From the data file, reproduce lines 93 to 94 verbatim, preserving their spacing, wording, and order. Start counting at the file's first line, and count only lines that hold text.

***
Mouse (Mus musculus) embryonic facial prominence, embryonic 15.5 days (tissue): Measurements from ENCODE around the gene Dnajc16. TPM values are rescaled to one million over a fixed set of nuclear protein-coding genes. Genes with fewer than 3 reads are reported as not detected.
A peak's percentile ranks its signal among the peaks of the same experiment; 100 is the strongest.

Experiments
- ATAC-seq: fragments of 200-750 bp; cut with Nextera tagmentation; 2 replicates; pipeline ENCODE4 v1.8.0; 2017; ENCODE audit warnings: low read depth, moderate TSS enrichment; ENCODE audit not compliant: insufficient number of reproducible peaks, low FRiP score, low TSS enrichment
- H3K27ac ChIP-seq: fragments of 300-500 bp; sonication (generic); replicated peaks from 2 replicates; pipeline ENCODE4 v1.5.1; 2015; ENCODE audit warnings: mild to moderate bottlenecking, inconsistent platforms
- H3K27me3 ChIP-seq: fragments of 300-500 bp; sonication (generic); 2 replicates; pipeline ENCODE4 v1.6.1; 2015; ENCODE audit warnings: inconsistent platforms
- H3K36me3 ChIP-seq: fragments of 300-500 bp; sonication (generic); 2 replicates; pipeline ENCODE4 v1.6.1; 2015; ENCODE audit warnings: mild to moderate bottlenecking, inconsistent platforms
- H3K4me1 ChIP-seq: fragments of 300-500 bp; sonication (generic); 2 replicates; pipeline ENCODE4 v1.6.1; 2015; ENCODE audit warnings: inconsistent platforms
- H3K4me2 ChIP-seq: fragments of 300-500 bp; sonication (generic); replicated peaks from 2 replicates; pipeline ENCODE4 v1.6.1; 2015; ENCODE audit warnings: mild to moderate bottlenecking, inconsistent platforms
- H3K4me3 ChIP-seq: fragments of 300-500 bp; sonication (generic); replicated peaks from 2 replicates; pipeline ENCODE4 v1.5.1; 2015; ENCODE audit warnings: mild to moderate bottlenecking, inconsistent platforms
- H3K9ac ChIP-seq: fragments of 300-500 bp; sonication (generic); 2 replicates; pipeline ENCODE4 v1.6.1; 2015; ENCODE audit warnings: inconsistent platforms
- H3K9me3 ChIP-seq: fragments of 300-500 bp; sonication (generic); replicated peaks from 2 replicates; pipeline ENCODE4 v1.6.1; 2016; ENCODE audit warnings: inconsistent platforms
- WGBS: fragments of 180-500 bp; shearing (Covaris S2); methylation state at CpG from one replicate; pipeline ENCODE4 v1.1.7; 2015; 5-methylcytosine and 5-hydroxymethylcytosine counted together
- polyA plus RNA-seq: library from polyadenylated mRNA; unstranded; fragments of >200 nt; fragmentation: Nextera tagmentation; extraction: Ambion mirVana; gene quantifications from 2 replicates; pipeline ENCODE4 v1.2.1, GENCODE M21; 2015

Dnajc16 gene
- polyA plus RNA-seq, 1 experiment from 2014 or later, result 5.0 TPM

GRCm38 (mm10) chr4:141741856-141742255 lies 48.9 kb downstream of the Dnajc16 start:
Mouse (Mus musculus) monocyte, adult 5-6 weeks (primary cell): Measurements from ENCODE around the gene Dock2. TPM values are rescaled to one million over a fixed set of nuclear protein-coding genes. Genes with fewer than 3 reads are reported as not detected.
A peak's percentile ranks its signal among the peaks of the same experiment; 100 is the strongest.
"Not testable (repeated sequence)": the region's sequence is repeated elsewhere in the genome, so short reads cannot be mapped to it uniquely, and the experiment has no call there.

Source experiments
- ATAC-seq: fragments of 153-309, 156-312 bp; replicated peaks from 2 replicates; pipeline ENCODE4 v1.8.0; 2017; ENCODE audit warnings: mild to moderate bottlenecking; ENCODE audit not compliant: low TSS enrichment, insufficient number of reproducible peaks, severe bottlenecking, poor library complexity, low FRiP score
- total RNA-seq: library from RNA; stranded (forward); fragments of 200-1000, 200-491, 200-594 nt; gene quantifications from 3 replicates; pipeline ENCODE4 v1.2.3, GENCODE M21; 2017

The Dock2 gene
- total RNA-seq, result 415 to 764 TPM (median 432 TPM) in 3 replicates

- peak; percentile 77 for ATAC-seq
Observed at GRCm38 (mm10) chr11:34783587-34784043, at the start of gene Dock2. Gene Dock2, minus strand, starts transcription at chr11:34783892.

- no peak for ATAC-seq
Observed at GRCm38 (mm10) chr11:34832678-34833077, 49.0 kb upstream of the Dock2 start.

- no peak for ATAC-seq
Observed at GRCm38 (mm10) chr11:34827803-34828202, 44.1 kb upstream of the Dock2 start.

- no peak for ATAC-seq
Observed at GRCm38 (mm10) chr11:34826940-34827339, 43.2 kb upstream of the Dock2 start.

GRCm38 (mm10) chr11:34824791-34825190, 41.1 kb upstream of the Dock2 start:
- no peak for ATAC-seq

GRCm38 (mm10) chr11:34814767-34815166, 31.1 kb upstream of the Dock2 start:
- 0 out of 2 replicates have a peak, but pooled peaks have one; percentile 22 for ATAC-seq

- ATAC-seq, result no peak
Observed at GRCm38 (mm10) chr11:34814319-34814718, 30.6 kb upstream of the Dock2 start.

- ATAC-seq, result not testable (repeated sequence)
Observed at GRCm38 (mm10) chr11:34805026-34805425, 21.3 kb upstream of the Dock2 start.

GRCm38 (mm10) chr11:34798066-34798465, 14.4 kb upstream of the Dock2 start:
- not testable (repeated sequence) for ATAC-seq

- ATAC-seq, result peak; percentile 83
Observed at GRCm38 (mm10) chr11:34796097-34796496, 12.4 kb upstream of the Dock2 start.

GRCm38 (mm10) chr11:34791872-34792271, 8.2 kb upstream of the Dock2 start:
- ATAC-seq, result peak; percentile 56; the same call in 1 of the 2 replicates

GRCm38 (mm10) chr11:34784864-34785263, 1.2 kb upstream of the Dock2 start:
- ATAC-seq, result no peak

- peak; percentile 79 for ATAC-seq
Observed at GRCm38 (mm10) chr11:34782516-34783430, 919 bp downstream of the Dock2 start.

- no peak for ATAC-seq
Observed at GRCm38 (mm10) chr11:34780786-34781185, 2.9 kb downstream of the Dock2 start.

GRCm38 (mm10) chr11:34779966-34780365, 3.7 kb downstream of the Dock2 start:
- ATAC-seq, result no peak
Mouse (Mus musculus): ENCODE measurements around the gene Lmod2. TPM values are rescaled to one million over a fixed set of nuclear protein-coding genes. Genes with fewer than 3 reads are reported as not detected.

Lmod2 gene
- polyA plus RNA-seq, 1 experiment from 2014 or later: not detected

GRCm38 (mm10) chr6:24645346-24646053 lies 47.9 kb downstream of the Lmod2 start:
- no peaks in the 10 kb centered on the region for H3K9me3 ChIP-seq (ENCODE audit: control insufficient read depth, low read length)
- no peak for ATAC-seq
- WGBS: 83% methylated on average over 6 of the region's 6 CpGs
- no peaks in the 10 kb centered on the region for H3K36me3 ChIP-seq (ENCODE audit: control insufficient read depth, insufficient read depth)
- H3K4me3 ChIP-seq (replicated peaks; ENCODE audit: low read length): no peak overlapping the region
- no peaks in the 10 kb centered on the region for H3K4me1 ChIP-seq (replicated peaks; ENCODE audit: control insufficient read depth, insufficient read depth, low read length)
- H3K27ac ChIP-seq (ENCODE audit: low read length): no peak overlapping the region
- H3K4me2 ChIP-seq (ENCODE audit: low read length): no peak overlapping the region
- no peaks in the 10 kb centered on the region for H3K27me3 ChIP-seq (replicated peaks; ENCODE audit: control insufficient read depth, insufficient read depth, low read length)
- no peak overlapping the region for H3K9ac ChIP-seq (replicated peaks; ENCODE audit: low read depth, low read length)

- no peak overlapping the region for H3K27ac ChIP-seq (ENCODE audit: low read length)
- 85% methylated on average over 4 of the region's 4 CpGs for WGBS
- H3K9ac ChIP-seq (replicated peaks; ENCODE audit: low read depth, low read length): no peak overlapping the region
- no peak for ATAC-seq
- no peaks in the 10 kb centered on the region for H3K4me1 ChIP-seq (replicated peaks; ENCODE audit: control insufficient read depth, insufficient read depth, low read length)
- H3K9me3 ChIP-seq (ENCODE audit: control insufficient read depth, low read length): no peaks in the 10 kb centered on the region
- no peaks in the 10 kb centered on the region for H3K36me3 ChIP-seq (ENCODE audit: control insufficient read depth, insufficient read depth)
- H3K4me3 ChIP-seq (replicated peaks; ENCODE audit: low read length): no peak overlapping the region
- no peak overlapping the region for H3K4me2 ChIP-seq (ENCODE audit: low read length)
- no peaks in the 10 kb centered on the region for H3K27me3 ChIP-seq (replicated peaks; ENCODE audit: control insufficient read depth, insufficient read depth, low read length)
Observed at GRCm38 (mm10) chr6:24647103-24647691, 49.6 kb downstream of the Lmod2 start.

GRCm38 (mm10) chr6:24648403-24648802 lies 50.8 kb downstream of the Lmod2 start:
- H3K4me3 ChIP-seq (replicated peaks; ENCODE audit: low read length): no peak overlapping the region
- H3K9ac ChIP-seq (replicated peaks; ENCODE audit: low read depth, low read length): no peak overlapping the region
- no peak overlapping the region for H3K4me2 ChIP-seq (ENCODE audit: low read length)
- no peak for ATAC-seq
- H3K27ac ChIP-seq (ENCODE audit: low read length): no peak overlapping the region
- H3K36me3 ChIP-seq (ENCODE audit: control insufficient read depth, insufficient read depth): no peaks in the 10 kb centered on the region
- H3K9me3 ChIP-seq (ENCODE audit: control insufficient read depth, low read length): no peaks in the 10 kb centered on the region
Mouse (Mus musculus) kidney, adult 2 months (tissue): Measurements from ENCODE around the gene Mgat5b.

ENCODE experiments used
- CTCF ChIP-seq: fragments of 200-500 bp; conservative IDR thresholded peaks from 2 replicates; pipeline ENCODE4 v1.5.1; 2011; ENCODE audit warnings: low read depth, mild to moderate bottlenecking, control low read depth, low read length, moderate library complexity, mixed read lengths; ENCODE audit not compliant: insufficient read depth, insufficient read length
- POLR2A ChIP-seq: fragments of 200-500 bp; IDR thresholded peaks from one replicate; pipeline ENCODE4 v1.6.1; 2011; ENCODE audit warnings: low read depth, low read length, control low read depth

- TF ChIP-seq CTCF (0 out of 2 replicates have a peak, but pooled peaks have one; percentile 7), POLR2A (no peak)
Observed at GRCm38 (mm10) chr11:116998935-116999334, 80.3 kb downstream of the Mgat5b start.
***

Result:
- TF ChIP-seq CTCF (0 out of 2 replicates have a peak, but pooled peaks have one; percentile 7), POLR2A (no peak)
Observed at GRCm38 (mm10) chr11:116998935-116999334, 80.3 kb downstream of the Mgat5b start.